The problem, according to a growing chorus of critics, is that many would-be guides are leading clients astray. Consultants often use buzz as their dominant currency, and success is defined more often by numbers of Twitter followers, blog mentions, or YouTube (GOOG) hits than by traditional measures, such as return on investment.

All of those things mentioned are KPIs – if you have a larger objective in mind, they should feed it.  Anyone judging success purely on KPIs isn’t looking at the full picture.  About the numbers thing:  those who understand the real value of a network realize it’s not about volume, it’s about quality.

Further, to consider social media as ROI is inaccurate.  Just like PR, the objective of social media (at least from a communications standpoint) is influence, not ROI.  There has been an issue of measurement within the PR industry for decades, and social media – even with deep measurement tools – can’t quantify it accurately because it is not always direct.

With that said, that does not denigrate the value of influence, authority or trust gained.  Winning those things has allowed me to help clients scale up traffic and build community – along with revenue – by fostering the right kind of influence.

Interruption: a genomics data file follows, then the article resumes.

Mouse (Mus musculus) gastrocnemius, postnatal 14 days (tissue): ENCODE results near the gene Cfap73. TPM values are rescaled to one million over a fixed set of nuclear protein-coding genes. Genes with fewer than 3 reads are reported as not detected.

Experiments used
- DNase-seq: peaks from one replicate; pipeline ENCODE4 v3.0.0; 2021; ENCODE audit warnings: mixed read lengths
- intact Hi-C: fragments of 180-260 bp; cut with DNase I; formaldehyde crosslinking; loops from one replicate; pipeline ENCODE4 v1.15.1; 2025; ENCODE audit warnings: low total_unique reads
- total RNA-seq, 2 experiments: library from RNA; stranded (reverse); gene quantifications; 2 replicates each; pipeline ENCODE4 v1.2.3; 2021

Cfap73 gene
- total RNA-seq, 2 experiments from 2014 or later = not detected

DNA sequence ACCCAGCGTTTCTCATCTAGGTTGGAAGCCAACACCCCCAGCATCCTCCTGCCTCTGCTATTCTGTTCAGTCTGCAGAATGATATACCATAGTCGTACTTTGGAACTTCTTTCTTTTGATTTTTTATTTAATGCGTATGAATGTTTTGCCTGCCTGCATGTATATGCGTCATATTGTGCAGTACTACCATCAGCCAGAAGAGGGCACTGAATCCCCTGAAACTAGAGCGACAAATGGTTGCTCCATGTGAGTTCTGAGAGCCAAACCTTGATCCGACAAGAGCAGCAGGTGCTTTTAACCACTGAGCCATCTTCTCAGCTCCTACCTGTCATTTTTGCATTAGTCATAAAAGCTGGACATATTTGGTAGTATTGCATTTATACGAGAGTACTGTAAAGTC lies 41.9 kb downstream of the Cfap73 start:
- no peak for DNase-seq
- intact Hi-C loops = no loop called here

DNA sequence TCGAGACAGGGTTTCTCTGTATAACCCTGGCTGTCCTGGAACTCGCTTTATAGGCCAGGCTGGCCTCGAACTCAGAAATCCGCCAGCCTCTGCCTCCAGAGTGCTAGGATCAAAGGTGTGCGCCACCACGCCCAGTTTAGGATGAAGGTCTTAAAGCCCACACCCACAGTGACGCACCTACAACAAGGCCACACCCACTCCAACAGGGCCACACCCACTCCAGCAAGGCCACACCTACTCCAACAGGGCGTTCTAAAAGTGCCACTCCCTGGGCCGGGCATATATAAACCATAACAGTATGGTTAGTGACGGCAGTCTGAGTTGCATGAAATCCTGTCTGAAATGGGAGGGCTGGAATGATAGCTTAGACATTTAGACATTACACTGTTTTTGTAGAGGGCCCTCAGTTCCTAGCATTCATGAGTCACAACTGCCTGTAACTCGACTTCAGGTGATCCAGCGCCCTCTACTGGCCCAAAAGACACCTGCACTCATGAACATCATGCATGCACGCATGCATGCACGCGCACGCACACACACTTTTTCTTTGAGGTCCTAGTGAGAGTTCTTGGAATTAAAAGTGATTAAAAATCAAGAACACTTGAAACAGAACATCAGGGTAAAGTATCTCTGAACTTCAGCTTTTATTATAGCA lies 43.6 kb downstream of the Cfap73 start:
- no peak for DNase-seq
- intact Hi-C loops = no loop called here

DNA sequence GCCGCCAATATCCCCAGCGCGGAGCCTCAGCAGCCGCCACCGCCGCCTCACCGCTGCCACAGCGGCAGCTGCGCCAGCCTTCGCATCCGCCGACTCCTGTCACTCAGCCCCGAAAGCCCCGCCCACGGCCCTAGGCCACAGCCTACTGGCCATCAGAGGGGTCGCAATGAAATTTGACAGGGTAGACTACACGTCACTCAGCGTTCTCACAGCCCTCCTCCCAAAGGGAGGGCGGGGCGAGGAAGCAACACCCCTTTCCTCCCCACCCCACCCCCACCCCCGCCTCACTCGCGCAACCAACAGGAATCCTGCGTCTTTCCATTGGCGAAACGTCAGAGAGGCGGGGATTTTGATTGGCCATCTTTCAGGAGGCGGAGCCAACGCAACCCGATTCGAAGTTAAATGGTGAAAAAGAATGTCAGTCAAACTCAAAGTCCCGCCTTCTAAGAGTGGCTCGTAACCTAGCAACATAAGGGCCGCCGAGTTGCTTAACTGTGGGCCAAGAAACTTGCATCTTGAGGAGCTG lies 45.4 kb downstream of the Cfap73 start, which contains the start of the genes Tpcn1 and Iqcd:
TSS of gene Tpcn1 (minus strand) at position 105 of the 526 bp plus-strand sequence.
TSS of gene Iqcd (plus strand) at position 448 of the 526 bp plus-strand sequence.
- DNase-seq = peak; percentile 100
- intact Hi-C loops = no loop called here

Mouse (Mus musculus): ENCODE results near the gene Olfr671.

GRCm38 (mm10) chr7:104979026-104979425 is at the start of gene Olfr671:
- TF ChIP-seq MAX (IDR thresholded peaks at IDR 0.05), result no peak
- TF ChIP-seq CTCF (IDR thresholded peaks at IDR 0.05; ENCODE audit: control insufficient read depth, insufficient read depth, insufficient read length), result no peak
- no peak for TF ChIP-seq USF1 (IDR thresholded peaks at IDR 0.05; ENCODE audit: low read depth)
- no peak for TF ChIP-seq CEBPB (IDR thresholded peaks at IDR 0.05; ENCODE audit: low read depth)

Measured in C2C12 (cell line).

Social media consultants’ own promotions can collide, on occasion, with those of their customers. Take the case of James Andrews, who was working early this year at the PR firm Ketchum (OMC). As a consultant, he helped companies such as Newell Rubbermaid (NWL), Monster Worldwide (MWW), and FedEx (FDX) work out their strategies for blogs and the microblogging service Twitter. On landing in Memphis for FedEx meetings, he says he had an ugly run-in with a racist at the airport and twittered that he would “die if he had to live” in the city. The tweet produced an outpouring of blogged fury from FedEx employees and a fast apology from an embarrassed Ketchum.